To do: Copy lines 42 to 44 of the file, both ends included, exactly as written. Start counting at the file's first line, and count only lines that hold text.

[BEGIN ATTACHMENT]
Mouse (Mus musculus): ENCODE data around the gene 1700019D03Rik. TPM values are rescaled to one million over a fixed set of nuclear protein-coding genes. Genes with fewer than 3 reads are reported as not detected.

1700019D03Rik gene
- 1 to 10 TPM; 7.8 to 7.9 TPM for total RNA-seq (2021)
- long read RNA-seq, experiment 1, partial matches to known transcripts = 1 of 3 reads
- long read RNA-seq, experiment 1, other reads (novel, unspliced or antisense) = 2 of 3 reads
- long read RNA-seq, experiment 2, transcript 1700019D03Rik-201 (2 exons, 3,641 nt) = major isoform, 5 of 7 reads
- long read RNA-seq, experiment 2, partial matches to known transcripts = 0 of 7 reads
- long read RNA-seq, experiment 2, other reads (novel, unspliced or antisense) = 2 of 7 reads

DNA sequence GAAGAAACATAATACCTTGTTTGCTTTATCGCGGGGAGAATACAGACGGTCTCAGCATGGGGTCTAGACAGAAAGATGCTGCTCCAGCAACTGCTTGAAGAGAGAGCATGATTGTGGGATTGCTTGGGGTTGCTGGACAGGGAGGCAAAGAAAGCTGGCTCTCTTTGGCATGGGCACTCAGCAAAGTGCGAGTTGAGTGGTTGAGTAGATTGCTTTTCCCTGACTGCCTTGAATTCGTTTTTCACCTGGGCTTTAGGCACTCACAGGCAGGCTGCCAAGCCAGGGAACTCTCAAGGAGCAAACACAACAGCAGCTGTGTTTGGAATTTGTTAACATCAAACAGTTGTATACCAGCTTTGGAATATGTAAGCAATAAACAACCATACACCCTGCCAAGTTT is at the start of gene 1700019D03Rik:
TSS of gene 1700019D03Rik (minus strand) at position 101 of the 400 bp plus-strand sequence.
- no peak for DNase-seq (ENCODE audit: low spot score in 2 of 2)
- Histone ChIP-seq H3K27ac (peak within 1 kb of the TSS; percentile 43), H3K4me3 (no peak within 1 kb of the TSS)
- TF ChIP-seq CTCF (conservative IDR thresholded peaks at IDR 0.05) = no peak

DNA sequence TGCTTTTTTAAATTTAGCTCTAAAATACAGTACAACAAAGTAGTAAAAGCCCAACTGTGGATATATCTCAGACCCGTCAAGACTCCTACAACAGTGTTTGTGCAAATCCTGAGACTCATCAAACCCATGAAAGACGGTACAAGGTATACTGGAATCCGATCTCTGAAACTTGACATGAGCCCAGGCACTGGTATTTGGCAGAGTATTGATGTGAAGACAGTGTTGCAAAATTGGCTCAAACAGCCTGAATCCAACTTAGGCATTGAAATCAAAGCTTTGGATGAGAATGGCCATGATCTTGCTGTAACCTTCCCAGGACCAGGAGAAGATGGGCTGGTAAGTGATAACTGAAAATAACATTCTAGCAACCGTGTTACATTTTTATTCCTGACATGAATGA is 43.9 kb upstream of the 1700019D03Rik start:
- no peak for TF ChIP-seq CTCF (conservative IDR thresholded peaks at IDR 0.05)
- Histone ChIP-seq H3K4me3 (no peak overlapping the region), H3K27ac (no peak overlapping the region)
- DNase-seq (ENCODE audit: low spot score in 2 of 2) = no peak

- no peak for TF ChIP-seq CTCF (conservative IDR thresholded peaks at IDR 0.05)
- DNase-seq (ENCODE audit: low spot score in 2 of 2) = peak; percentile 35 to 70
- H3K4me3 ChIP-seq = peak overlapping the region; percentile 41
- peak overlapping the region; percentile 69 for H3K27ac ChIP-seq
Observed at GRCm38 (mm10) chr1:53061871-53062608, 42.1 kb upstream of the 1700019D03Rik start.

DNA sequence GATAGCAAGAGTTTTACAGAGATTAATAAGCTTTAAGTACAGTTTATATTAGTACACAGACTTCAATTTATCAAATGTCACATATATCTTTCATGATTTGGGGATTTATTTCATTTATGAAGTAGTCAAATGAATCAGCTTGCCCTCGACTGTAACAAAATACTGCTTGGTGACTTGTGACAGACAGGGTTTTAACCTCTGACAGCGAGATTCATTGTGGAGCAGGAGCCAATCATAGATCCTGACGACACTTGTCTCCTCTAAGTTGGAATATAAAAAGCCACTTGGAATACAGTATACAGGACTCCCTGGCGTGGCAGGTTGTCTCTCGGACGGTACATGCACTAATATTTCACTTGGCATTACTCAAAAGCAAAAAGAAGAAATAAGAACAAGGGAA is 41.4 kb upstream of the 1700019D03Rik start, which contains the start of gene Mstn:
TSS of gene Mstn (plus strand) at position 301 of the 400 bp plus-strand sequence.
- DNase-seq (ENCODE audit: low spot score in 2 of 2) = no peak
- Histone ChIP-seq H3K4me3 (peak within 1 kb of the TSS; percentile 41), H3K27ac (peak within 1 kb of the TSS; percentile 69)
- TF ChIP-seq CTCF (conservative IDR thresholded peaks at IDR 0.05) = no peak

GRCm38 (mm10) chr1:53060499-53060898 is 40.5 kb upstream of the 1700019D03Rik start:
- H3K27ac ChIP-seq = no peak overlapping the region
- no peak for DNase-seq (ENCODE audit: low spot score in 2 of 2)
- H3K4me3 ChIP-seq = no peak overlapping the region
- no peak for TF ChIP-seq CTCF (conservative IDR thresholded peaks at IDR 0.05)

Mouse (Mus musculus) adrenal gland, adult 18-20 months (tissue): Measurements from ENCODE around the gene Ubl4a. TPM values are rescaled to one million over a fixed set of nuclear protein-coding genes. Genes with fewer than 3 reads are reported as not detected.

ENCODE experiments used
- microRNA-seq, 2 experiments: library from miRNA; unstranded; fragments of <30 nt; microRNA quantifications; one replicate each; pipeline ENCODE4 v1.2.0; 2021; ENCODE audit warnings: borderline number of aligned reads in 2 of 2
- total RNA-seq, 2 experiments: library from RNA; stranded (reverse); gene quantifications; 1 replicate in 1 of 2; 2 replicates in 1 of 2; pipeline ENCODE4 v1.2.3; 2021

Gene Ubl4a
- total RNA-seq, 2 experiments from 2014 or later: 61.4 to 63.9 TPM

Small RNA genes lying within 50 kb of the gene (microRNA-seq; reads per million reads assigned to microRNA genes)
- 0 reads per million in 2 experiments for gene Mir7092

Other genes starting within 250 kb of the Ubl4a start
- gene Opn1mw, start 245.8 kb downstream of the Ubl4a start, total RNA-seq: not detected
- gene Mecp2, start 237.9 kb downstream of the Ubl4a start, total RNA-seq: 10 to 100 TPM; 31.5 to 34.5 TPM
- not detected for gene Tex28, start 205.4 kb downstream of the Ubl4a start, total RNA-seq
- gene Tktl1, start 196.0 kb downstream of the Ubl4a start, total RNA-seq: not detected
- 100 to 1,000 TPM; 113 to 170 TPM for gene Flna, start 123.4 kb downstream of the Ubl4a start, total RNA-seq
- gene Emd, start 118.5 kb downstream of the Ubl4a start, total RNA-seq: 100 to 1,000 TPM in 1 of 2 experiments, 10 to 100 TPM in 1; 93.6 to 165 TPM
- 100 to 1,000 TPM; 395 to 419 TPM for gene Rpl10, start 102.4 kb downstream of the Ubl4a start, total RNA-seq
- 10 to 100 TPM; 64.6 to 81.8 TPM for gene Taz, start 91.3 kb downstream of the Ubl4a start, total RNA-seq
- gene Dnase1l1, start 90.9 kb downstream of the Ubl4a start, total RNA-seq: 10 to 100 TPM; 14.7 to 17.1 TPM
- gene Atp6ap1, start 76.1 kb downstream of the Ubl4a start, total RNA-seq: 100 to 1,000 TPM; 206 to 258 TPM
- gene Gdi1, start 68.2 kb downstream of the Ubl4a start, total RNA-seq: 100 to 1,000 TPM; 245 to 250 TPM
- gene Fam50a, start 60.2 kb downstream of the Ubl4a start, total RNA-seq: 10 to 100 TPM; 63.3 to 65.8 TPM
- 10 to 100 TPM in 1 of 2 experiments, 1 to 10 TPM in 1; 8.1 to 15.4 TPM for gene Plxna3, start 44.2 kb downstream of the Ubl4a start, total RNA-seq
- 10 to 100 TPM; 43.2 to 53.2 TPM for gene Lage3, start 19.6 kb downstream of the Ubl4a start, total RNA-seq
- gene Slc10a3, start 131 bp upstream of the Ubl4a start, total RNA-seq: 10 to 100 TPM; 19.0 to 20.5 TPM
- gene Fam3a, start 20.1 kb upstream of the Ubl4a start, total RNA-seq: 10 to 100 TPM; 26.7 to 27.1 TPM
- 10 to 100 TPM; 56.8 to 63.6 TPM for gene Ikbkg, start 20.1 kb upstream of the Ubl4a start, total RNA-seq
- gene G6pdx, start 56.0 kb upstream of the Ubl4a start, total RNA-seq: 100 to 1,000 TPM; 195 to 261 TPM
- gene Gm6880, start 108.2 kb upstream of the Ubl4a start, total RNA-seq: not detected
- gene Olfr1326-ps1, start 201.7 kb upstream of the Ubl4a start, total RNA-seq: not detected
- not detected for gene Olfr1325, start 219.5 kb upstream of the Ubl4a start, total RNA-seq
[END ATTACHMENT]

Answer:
- gene Opn1mw, start 245.8 kb downstream of the Ubl4a start, total RNA-seq: not detected
- gene Mecp2, start 237.9 kb downstream of the Ubl4a start, total RNA-seq: 10 to 100 TPM; 31.5 to 34.5 TPM
- not detected for gene Tex28, start 205.4 kb downstream of the Ubl4a start, total RNA-seq